Revisiting Stephens and Catherwood’s 19th-Century Maya Discoveries
Between 1839 and 1841 two intrepid explorers; John Lloyd Stephens, an American writer, diplomat, and traveler, teamed up with English artist and architect Frederick Catherwood to visit 44 Maya sites. Through Stephens’ two books and Catherwood’s countless illustrations, they introduced the Western world to the long-forgotten Maya culture. The Maya civilization stretches back to 2600 BC and is still alive amongst the peoples of the Yucatán, despite the best efforts of the Spanish conquistadors to eradicate it. Their descendants still speak 28 of their original languages and many still live in their original style of homes, built of stucco mud bricks and thatched roofs, but they no longer build magnificent stone palaces and towering pyramids. Following in the footsteps of Stephens and Catherwood to a sample of 12 of these sites, one can experience the ancient Maya culture still standing.
The ruins of El Rey, with the main pyramid to the left and a royal residence to the right (Image: Courtesy © Jonathon Perrin 2023)
Cancun’s El Rey, the Sun King
El Rey , Spanish for “the King” - named after a stone sculpture found here – is a small site, hidden amongst Cancun’s luxurious Zona Hotelera, and is only a stone’s-throw from the public beach Playa Delfines (Beach of the Dolphins). Despite being nestled between modern hotels, its haunting temples and pyramids transport one to a 1200 AD-culture.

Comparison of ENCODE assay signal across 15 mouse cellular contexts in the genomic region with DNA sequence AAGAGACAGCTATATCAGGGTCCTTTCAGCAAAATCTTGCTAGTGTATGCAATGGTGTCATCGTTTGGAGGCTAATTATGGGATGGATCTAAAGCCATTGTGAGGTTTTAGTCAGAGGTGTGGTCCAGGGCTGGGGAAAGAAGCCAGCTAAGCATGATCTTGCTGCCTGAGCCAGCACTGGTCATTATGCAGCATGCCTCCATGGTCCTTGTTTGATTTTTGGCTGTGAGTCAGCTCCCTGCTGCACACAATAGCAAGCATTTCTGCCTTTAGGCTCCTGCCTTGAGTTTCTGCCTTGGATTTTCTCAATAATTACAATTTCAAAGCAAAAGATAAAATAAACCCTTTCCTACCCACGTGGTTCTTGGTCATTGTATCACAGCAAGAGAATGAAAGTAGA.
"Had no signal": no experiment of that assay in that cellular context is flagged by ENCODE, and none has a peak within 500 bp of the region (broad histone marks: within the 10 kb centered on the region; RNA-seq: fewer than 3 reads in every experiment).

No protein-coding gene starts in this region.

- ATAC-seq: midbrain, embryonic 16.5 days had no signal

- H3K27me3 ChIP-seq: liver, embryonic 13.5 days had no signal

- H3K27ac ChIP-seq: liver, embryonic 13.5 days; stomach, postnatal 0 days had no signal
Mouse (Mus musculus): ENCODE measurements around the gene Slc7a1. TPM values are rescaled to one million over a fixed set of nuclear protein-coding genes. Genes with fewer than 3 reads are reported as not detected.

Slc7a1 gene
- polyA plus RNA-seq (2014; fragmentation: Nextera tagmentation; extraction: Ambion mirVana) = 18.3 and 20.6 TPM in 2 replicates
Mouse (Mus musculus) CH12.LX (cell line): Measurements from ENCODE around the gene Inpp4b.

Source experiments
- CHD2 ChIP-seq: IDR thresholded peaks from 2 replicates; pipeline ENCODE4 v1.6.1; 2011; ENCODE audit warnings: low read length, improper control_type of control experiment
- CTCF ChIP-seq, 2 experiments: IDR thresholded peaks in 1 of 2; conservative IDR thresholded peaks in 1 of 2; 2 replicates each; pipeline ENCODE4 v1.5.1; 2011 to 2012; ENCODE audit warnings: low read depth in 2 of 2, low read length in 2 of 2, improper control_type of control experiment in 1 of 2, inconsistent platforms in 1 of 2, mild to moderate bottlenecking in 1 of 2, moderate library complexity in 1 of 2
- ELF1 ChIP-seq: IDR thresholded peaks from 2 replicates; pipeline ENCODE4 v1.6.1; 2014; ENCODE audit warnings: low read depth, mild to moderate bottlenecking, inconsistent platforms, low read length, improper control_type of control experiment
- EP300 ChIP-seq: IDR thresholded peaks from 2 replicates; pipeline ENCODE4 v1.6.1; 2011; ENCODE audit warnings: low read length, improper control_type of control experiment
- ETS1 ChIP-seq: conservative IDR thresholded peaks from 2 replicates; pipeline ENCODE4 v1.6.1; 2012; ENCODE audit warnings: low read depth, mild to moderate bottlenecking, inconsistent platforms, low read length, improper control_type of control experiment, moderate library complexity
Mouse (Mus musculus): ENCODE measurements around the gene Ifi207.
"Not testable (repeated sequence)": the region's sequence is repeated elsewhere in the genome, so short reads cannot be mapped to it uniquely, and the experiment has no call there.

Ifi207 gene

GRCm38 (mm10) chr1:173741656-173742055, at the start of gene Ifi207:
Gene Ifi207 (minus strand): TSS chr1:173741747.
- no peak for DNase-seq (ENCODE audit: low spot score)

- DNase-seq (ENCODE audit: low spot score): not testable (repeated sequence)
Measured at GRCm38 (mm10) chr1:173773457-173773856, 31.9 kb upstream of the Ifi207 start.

Originally called Kinich Ahau Bonil, or “Lord of the Solar Face”, it is named after the sun god, Kinich Ahau. Travelling in the footsteps of Stephens and Catherwood this is the first encounter with the sun god of the Maya. Only a few larger buildings still survive at El Rey, many still with rows of columns. These were the palace and administrative buildings, where meetings would have been held and issues discussed. The single pyramid has a temple on top, and the burial of an important person was discovered there. Like most Maya sites now, its stone structures are only platforms which once contained buildings of perishable materials. El Rey served as a hub of an extensive maritime trade network, and may have served as a royal retreat.
The current Pyramid of Kulkulkán at Chichén Itzá, blended with a drawing by Catherwood of the pyramid in 1843, still covered in trees and as-yet unrestored. (Image Deriv: Courtesy © Jonathon Perrin 2023)
Chichén Itzá, one of the most famous and populous archaeological sites on earth, needs no introduction. Chichén Itzá, which means “In the Mouth ( chi) of the Well ( chen) of the Water-Wizards ( itzá)”.
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Top Image: Clockwise from top: Pyramid of the Magician at Uxmal, iguana at Uxmal, Kabáh Arch, the Palace at Dzibilchaltún, all set over the rising sun captured at Yaxuna. (Image Deriv: Courtesy © Dr Jonathon Perrin)
By: Jonathon Perrin